Not all metamorphic rocks are strong - many break along cleavage or foliation planes, weakened by flaky sheet silicates (such as biotite, muscovite, and chlorite). But the weakest rocks, those with a lot of sheet silicates, come from metamorphism of aluminum-rich clays. If you metamorphose something that hasn't undergone much weathering - say, a sedimentary rock with a lot of volcanic fragments like a greywacke** - there will be fewer sheet silicates (especially muscovite).

So what are these strong rocks that can hold up spectacular mountains without failing in landslides?

A new survey of the mountain ranges that form the spine of New Zealand confirms the steepest are made almost entirely of tough but otherwise unexciting rocks called greywackes and schists. (Source:

Ta-da! Greywackes (or maybe meta-greywackes?) and schists. And...

Hold on a minute. What was that modifying phrase?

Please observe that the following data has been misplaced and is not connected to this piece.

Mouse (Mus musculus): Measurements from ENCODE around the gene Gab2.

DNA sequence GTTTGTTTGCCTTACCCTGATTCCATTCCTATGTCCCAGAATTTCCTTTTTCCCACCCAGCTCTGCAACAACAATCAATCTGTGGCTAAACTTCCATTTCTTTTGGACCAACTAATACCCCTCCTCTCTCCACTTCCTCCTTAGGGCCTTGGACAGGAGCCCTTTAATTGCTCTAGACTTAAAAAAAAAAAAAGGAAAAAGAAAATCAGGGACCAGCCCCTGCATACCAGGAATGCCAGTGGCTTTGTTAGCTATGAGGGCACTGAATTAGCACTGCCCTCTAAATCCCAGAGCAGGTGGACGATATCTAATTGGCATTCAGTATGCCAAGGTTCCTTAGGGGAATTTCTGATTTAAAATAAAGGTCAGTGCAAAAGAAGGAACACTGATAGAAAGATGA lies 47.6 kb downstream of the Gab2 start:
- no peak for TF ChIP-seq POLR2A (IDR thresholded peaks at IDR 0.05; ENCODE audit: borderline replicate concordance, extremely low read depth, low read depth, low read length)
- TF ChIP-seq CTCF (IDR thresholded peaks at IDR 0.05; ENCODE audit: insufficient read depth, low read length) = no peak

...tough but otherwise unexciting...

Unexciting? Unexciting?

Those, my friends, are fighting words. (As bad as the gratuitous volcano slander happening on ScienceBlogs.)

And worse, I can't blame a biologist or the faceless media for the slander. It came from an avalanche researcher... a fellow geoscientist:

"They're pretty boring rocks," confirmed avalanche and landslide researcher Oliver Korup of the Swiss Federal Research Institutes in Davos, Switzerland. They are simply petrified deep sea sediments that have been pushed up to form the mountains, he said. "They don't even have fossils."

Ok, then. Let's take a look at what they're calling boring:

(Images are screencaptures from The Fellowship of the Ring. There's obvious CGI on the second one, but the rocks, I suspect, are real.)

If these are boring rocks, I don't think I could handle the adrenaline rush from seeing exciting ones.